The coat of the Scottish Terrier is a double one. The outer coat is harsh, dense and wiry, the undercoat short, dense and soft. These coats make a weather-resistant covering for the dogs.
The double coat, and in particular the short undercoat, provide warmth and resistance to wet. Another reason for such a thick coat is protection for the dog in his original work. A mouth full of hair was often the only protection provided for the skin when a foe attacked.
Colours of the Scottish Terrier are black, wheaten and brindle of any shade.
The average coat grows thick and profusely and requires care and attention to maintain it in good order. Many people would consider the amount of coat care a disadvantage of the breed but it can be a rewarding challenge.
There is a right way and a wrong way to groom a dog. A good grooming session is best done once a week, brushing energetically with a hard bristle brush. Normally, the dog’s coat should be brushed against the growth on the back from the tip of the head to the tail, all four legs and underneath. It should then be brushed thoroughly back with the growth.
Combs should be used sparingly as in the hands of novice groomers these can tear out furnishings and leg hair by over use.
If starting with a puppy you must accustom him to handling and grooming on the table. It is wise to spend a few minutes each day training him to accept and enjoy these occasions.
Stripping is usually necessary two or three times a year when the coat has become fully “blown”. The coat has to be removed to make way for new growth.
This may be done by hand or with a stripping knife. When the coast is ready it is easily removed without any discomfort to the dog. All stripping by hand or by knife should be done in the direction in which the coat grows. A small tuft of hair held between the finger and thumb should be plucked out smartly. Your other hand should be slightly above the area being dealt with to anchor the dog’s skin and minimize the pull. When using a stripping knife, hold between finger and thumb, flick hair forward and then pluck in the direction in which the coat is growing.
Starting at the back, continue up the neck to the head then to the tail and down the sides.
Grooming table (non slip surface)
Hard bristle brush
Pin brush or wire brush (Terrier mitt or pad)
A no tangle comb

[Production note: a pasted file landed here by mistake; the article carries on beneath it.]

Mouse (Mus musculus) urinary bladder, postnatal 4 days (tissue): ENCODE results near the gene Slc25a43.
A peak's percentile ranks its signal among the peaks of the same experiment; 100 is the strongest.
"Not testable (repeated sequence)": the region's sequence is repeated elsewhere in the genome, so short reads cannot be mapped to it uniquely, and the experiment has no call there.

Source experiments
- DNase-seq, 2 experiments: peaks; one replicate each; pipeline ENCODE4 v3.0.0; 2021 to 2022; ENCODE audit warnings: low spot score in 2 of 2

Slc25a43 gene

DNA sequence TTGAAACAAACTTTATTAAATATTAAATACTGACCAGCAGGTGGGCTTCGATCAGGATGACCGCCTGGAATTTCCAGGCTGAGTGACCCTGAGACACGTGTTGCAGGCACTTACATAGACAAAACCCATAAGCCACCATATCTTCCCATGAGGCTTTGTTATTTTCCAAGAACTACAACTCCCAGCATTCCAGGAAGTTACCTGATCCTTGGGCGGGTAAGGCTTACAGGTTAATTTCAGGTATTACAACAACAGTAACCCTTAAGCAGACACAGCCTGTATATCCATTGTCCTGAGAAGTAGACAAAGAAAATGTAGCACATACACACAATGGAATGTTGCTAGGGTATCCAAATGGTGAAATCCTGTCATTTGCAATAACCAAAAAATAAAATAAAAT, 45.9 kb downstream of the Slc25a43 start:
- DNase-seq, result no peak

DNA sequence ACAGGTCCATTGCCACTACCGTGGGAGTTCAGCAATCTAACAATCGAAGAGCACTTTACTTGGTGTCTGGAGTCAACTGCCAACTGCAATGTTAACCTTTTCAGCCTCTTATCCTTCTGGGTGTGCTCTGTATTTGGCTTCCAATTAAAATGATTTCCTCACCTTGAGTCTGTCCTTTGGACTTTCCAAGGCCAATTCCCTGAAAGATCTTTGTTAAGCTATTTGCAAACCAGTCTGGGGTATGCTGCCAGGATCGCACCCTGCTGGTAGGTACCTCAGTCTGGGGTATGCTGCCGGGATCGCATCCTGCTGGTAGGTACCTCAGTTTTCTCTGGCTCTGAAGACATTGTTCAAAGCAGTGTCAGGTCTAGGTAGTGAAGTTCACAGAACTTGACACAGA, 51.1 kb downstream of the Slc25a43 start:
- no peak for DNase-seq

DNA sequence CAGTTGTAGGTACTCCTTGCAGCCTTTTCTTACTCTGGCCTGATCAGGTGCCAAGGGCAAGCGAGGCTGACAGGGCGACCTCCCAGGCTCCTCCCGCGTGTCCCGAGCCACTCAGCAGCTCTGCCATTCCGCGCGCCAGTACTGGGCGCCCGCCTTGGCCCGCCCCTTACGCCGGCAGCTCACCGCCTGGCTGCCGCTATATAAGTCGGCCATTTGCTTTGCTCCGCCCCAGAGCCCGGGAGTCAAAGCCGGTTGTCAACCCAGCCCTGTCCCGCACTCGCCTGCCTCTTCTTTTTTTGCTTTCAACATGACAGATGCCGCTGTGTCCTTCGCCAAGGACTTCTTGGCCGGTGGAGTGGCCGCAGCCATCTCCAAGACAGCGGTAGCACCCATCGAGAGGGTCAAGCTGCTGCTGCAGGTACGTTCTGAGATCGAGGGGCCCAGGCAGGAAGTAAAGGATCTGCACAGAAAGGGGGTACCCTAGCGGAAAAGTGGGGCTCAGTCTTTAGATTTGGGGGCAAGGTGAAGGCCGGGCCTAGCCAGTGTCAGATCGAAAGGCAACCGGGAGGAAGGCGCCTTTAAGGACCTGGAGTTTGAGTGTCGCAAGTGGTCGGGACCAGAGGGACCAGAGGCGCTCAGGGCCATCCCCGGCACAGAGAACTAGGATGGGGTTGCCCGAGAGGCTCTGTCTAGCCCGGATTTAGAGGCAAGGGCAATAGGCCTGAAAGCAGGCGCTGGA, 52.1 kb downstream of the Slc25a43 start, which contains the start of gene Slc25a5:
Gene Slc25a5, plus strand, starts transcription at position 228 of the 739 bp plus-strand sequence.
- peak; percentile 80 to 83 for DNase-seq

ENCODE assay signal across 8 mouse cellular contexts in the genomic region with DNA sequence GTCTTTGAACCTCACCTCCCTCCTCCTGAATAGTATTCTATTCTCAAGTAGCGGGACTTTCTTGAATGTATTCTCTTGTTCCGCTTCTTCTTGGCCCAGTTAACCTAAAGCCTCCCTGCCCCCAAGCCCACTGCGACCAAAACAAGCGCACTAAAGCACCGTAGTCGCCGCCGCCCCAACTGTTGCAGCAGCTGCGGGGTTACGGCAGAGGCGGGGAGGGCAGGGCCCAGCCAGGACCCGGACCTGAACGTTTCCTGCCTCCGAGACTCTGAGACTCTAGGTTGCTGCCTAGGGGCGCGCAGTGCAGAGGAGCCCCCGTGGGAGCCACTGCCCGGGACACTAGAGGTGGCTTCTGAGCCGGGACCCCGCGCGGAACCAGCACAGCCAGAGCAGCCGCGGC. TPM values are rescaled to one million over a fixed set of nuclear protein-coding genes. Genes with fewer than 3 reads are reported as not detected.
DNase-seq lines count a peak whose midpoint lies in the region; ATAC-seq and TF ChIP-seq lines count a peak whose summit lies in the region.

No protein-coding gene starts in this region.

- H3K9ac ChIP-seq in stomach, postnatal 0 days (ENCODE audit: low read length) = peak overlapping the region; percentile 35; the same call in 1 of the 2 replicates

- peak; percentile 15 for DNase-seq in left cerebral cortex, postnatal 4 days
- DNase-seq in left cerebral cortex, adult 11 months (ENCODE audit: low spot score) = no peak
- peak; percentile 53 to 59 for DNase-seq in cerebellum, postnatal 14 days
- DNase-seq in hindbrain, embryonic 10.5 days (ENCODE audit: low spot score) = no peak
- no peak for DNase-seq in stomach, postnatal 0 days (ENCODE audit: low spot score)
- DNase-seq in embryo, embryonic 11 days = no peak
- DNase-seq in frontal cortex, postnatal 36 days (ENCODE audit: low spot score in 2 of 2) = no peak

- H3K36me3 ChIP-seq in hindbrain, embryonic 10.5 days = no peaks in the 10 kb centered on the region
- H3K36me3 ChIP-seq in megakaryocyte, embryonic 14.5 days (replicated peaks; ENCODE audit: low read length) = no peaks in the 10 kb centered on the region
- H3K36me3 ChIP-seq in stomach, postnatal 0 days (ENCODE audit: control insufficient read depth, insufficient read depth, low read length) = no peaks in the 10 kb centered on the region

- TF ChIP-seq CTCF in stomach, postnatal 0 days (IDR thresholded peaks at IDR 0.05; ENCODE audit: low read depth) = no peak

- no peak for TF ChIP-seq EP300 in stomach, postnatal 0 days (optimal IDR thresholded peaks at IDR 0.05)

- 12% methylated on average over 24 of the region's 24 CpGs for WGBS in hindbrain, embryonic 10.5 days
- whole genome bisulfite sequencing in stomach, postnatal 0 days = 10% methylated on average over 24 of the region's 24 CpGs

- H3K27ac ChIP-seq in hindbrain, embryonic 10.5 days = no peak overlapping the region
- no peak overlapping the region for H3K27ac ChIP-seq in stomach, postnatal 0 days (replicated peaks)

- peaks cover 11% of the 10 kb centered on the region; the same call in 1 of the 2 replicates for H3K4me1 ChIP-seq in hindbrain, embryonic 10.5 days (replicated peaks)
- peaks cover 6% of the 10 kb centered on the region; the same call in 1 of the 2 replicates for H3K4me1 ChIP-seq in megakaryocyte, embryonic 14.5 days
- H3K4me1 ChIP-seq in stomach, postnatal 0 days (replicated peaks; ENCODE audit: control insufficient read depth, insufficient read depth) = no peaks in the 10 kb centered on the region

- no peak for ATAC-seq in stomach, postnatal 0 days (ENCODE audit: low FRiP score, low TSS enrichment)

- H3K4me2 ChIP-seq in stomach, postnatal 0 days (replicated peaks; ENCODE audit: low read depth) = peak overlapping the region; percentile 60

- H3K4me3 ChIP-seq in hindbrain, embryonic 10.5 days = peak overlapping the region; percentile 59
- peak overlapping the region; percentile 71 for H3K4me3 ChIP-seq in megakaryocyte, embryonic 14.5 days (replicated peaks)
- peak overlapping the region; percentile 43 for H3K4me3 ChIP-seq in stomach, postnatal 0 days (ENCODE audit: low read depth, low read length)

Clippers, electric or manual
a mirror behind the table
Clipping is normally done against the growth of the coat. Clipped areas on the Scottie are the throat, ears and skull. Continual re-positioning of the clippers is necessary as the coat grows in different directions on different parts of the body. Under the throat, the hairs grow downward but at the sides of the neck it grows outward and backwards. The skull is clipped towards the foreface and sides of the head from ears to muzzle.
The rolled coat procedure can keep your dog in good, hard coat indefinitely. This method is of particular use to exhibitors as it enables them to keep the dog in show coat all year round rather than the customary stripping two or three times a year.
The frequency of rolling is dependent on the quality of the dog’s coat, how dense it is and how fast is grows. Most show dogs would be worked on at least once or twice a week.
Brush the coat vigorously with a bristle brush and rake out as much undercoat as is necessary. Brush your hand lightly against the growth of the coat and pluck out the hairs that stand out from the rest. Do this several times until individual hairs do not rise.
The process should be repeated at regular intervals, each time removing the longer hairs. This pattern will continue with new growth. Keeping the dog in this sort of coat requires a regular effort.
The head must be trimmed to give the impression of strength and quality. Ears should be closely clipped both inside and out. Tufts between the ears and some in front of the ears should be left. The purpose of the ear tufts adds interest and character, giving an optical illusion of the width of the skull and help make the ears appear smaller. Be careful not to leave too much. If too much is left in front of the ears this can shorten the length of the skull and look untidy. Hair around the edges of the ear should be trimmed back to the leather.
Eyebrows should be graduated with hair left longer on the inner parts, gradually tapering shorter to the outer corner of the eyes.
When trimming the neck, attention should be given to the build of the dog. If he is thick then he may be trimmed closely, but if the neck is long and narrow, more hair should be left.
The line down from the neck, which meets the clipped area on the throat, should be blended by stripping and this can be successfully done with thinning scissors and a stripping knife. Forelegs should look thick and straight and the lines should continue in a straight line from the neck. Such hair left on the outside of the front legs may fly away in all directions and appear to give an illusion of incorrect movement. The feet should be trimmed around and all excess hair removed, particularly any overhanging the pad.
The hair on the body should blend with the furnishings. Considerable skill is needed for the blending of shorter hair into longer and this must be done to eliminate lines or ridges.
The hind legs should be trimmed similar to the front. The ideal shape of the tail should be an inverted carrot, thick at the root and tapering to a point. The use of stripping knife, thinning scissors on the tail should help you to shape it. The area around the vent should be kept clean and free of hair.
The ideal method of trimming a Scottish Terrier is by trial and error and observation. Having a photo handy of what you consider to be a well presented dog and trying to achieve this is a good beginning. Now, begin shaping and continually compare your methods with other groomers. Much pleasure and satisfaction can be gained when you see your finished product.